Apr 022015


(Wil Cifer provides some thoughts about the new album by Sweden’s Tribulation.)

Up until this point Tribulation has been a more fascinating creature on stage. The Children of the Night carries those wandering moments of majick the band summons on stage and transfigures them into a more solid form.

Often the album trades the traditional metal crunch for a more multifaceted organic tone that just happens to be played loudly. This is very much a guitar-centric album. The riffs are more than hammers that pound your head until you begin banging it, but tools to entrench the dark melodies into your hungering ears. On first listen, certain songs have the brighter epic metal tone that might cause Enslaved comparisons to abound, but the band is setting the stage for something more sinister lurking under the surface, while Enslaved sails their prog power longboats into Norse lore.



This canvass is painted in a wide spectrum of guitar tones. The band continue to embrace their signature sound, they are just painting it with different colors. Some of these are more trippy than others. The drums and vocals  take the most traditional metal roles in the band, allowing the guitars to venture out to the fringes. The guitars still have bite to them, even in their most beautiful moments. Songs like “Winds” find a balance of attack and sonic wonderment. Some of the punches are in a more Iron Maiden vein of metal than some of the old Morbid Angel influence that haunted previous albums. The bass player makes some interesting choices as he ventures higher up the neck. This traditional NWOBHM approach returns on the melodic “The Motherhood of God”.

Aside from the rasp of the vocals, you would not think of this album as being death metal, even in the most progressive sense.The vocal rasp has much more in common with black metal than death metal here.



The first really dense metal tone comes when “Sjalaflykt” kicks in. It doesn’t take long before the song is bathed in atmosphere. The expand-and-contract nature of the arrangements gives ample room for them to play around with ideas. They do this without boring you with 10-to-15 minute songs; they are instead very concise. Sometimes they do allow a song to reach close to the half-way mark before bringing in the vocals, which seem to have less emphasis placed upon this this time around. Sometimes they are omitted altogether.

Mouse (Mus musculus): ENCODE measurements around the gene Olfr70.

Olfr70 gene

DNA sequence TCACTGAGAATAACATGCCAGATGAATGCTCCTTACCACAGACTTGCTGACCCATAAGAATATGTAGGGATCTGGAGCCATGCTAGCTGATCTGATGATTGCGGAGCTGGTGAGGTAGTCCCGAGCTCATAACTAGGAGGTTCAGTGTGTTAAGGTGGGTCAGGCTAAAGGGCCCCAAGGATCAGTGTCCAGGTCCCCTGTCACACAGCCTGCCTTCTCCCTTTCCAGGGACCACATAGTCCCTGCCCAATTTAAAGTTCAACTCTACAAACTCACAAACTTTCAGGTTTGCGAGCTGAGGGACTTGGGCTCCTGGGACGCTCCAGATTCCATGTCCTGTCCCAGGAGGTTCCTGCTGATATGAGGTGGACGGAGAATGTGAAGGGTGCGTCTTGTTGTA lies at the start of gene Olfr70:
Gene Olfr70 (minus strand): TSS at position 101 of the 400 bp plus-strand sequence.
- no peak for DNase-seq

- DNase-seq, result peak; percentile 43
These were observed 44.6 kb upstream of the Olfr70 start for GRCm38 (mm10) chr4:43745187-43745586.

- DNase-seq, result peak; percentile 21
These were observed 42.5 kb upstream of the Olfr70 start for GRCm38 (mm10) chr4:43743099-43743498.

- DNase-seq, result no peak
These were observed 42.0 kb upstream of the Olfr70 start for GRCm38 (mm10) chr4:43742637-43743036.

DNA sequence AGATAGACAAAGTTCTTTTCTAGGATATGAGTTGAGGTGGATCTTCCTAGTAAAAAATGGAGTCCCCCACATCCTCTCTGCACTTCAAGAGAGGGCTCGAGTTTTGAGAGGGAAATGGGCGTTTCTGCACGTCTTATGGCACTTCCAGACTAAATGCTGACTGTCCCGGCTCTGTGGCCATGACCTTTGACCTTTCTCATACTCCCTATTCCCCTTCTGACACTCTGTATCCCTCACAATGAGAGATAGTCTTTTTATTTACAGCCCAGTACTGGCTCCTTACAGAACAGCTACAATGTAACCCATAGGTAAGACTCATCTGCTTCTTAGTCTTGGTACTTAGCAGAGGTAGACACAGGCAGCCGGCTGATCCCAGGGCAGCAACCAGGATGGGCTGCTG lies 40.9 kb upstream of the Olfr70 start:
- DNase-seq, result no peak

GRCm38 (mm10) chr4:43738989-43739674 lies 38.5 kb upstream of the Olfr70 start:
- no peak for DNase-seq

They dive deep into the darkness with “Strains of Horror”. If you ever wondered what it would have sounded like if Deep Purple had written the soundtrack to The Exorcist, here is a pretty good stab at it.

I enjoy a good guitar solo as much as the next guy, but it’s rare when they really add as much to an album as they do here. There is a stronger sense of metal majesty to the guitar duel that is “Holy Libations”; that is a guitar player’s wet dream.

After the interlude, “Cauda Pavonis”, Tribulation bring the album to a pounding finale with ” Music From the Other”, which has a very Watain-style pummeling to it until they back off and let loose the dreary melodies.

This is another step forward for a band who continue to grow with every album. They blend the more classic metal elements in with their more ethereal colors with ease.


The Children of the Night is due for release on April 20 in Europe and April 21 in North America via Century Media. It can be pre-ordered here. Certain formats will include two bonus tracks. The cover art was painted by guitarist Jonathan Hultén, who also created the band’s previous album covers.


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  1. Tribulation are great, end of story!

  2. I feel like I was the only person who couldn’t get into Tribulation’s most recent album, but I’m really liking what I’ve heard from The Children of the Night thus far. Maybe my opinion of them can finally be swayed.

  3. Oh my Fucking Satan, another masterpiece coming, Tribulation is instabuy stuff.

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